The UK division of global bookmaker William Hill has announced a SEK2.82b (US$306.7m) offer to acquire the well-known online gambling operator MRG, formally known as Mr Green.
Announced on Wednesday the 31st October, William Hill announced their bid to acquire the Stockholm-listed MRG at a price of SEK69 ($7.50) per share, which directly represents a 48.5% premium on the MRG share price, at the close of trading on Tuesday the 30th October, on the Nasdaq Stockholm.
According to a statement issued by the MRG board of directors, they reportedly advised shareholders to accept the deal – and already, seven major shareholders (who, collectively control a 40% stake in the country) have indicated that they will be willing to make the deal.
While confirmation will likely take a while (early reports state that an official document will be published at the beginning of December), both companies legal teams are reportedly meeting already, discussing the deal and putting the wheels into motion. The deal is, assuming all goes well, expected to finalize by January 11, 2019, although it’s worth pointing out that the deal is subject to the usual and to-be-expected regulator approvals, in both companies’ respective markets.
Philip Bowcock – CEO of William Hill – explained his companies interest in MRG as a means of accelerating Hill’s diversification, “immediately making us a more digital and more international business.”. The acquisition will also likely see William Hill move away from a single-facing brand, to one that suits a more broad and varied range of markets – and it’s also likely we’ll see the company attempt to penetrate more Scandinavian markets, given MRG’s base in Sweden.
In fact, MRG is well-suited for expansive growth, as the company already holds licenses in Denmark, Ireland, Italy, Latvia, Malta and the UK, and they expect to be granted a Swedish license too, by the end of 2018. This will make it far easier for William Hill to expand into new markets, as the company has largely focused its efforts on its UK and newly-promoted US-facing brands.
Calvin Ayre reported:
“MRG’s Q3 report card showed the benefits of the company’s recent acquisition spree, with revenue up nearly 51% to SEK445m ($48.4m), earnings up 49.4% to SEK75.5m and net income up 32% to SEK40.4m. Even stripping out the acquisitions, MRG’s organic growth in local currencies was 27.8%. MRG derives 40% of its revenue from Western Europe, 36% from the Nordics and 21% from Central, Eastern and Southern Europe.”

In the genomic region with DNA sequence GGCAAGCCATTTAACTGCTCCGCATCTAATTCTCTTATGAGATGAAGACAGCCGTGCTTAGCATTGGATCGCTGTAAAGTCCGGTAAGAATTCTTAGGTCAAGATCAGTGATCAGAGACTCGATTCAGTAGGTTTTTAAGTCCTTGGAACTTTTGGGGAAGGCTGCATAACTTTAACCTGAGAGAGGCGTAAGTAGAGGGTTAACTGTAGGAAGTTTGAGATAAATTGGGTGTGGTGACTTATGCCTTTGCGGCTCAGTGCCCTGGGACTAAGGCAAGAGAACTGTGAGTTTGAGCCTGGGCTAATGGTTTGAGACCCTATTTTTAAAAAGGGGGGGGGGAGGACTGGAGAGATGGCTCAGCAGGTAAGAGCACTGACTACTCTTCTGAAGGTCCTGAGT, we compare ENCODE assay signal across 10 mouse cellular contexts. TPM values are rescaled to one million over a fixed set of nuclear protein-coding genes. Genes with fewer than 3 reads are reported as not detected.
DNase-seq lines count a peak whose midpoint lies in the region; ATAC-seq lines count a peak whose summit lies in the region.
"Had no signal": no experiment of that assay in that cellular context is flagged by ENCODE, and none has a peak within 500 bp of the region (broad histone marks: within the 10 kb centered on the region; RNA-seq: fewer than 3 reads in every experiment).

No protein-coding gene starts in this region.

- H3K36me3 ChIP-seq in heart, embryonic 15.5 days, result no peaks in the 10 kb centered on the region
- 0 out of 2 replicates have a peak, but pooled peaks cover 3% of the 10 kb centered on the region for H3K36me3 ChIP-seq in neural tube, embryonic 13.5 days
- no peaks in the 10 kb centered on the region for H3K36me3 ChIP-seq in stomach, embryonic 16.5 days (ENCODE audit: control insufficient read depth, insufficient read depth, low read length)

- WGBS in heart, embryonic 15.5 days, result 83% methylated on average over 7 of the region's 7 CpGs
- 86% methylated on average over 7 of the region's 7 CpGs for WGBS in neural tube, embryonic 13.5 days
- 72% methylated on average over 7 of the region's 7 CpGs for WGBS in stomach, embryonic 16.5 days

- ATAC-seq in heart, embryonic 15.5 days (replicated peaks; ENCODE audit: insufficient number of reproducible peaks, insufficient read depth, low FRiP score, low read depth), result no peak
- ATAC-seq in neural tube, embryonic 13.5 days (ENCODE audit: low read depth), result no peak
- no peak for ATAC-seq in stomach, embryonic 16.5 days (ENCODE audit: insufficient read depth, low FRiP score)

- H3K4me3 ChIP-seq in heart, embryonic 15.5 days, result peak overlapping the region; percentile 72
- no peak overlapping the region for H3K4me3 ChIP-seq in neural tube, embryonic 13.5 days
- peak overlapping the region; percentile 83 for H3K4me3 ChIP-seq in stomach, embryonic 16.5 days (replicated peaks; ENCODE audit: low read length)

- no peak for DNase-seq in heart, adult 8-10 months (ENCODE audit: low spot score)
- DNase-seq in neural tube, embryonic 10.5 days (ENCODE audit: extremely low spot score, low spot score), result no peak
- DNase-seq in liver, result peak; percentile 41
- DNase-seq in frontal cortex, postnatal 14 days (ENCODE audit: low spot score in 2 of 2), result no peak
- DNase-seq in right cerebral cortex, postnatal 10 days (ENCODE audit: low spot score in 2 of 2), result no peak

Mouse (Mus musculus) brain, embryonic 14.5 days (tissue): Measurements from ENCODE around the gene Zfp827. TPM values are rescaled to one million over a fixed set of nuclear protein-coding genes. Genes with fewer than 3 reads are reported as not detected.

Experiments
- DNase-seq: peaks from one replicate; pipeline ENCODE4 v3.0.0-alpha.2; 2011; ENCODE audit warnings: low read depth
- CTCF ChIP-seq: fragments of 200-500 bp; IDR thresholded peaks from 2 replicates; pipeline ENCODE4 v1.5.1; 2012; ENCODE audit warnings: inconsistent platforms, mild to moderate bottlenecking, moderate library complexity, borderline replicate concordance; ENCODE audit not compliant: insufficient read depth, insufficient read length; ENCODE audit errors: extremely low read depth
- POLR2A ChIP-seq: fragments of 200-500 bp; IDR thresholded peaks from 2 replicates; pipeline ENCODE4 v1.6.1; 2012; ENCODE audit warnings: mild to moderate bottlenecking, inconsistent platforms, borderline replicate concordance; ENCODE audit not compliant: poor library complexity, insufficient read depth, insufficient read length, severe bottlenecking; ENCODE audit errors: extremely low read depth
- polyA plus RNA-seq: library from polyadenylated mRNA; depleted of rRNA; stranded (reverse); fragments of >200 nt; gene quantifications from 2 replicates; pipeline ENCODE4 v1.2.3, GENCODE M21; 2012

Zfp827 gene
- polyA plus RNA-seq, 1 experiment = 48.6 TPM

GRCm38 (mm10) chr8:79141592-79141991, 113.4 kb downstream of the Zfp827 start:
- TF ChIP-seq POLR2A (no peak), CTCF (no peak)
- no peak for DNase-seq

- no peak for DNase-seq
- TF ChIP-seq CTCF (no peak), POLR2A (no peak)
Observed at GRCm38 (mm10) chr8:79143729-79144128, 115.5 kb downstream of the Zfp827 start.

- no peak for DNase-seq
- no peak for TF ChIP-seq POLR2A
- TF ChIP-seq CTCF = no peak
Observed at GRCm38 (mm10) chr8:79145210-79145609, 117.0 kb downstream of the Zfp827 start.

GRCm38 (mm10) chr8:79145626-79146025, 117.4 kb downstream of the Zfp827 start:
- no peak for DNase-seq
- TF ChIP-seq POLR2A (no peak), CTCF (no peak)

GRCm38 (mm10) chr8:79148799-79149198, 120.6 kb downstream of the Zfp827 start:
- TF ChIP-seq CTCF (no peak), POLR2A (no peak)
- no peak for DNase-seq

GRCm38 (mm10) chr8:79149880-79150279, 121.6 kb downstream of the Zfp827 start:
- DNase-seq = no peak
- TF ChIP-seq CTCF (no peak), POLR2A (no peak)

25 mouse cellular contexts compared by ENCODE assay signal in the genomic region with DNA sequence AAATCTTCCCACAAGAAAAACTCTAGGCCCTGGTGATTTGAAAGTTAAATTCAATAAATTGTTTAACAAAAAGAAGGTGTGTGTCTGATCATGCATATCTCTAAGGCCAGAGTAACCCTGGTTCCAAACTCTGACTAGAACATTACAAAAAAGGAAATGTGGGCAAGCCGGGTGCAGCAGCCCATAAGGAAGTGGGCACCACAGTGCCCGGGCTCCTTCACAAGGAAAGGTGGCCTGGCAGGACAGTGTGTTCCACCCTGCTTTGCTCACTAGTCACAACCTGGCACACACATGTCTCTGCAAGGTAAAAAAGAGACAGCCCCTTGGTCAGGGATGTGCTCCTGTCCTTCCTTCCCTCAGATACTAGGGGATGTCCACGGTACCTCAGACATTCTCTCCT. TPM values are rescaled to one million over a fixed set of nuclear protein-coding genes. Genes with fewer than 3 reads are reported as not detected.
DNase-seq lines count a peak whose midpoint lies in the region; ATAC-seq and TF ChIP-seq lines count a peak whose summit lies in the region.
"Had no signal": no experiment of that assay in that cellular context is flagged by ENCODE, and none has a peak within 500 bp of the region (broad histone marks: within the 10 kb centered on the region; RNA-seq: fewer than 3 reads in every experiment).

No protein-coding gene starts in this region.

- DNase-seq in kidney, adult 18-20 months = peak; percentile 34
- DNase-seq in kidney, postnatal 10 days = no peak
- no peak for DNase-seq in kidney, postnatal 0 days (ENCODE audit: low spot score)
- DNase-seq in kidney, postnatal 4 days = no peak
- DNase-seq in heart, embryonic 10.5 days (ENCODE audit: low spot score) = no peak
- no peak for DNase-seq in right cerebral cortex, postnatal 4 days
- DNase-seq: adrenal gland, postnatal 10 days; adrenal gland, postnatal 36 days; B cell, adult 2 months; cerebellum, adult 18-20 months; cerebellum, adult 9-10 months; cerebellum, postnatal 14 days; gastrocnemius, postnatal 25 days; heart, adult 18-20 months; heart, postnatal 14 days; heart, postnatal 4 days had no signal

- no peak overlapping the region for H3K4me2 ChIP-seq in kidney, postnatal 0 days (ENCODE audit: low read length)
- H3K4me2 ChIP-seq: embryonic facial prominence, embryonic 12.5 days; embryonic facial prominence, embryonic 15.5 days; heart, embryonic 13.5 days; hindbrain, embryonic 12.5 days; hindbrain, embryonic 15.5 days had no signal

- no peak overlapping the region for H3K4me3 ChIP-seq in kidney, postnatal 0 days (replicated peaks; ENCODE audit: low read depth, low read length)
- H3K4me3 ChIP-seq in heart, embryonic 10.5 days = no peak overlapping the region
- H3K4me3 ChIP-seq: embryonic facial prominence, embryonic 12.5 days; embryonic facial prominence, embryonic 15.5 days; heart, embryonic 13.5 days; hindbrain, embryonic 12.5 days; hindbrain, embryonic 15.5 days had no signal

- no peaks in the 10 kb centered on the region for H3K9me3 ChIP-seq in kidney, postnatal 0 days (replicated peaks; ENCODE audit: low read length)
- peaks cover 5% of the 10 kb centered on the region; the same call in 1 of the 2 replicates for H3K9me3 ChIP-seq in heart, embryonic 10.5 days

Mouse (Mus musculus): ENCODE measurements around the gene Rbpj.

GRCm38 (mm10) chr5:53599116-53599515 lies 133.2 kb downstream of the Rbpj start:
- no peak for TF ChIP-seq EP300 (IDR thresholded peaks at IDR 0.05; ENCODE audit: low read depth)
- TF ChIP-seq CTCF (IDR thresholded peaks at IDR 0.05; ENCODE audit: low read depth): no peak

William Hill have also pointed out that they believe their company will be a “good match” for MRG, due to the ethics compatibility – something which Hill’s spokespeople say is made possible to the two companies dedication to responsible gambling – something that William Hill have focused on in their “Nobody Harmed” campaigned, and MRG’s “Green Gaming” predictive technology.
This has caused some small controversy, however, given that MRG have recently been hit with a €312k penalty from the Netherlands gambling regulator, as the company were found to be serving local Dutch punters without proper permission. MRG don’t seem too bothered by this, however, with their CEO Per Normal telling analysts that “business was as usual in the Netherlands”. This is despite warnings from the Dutch regulators that operators who have been officially sanctioned will have to endure a “time out” period when the Dutch regulated market finally launches – although it remains to be seen how this will be implemented exactly.
As for now, however, the move looks set to be a positive one for William Hill, and their share price enjoyed a 10% increase upon releasing the acquisition offer – although it has, since, dropped back down to around the +4% range.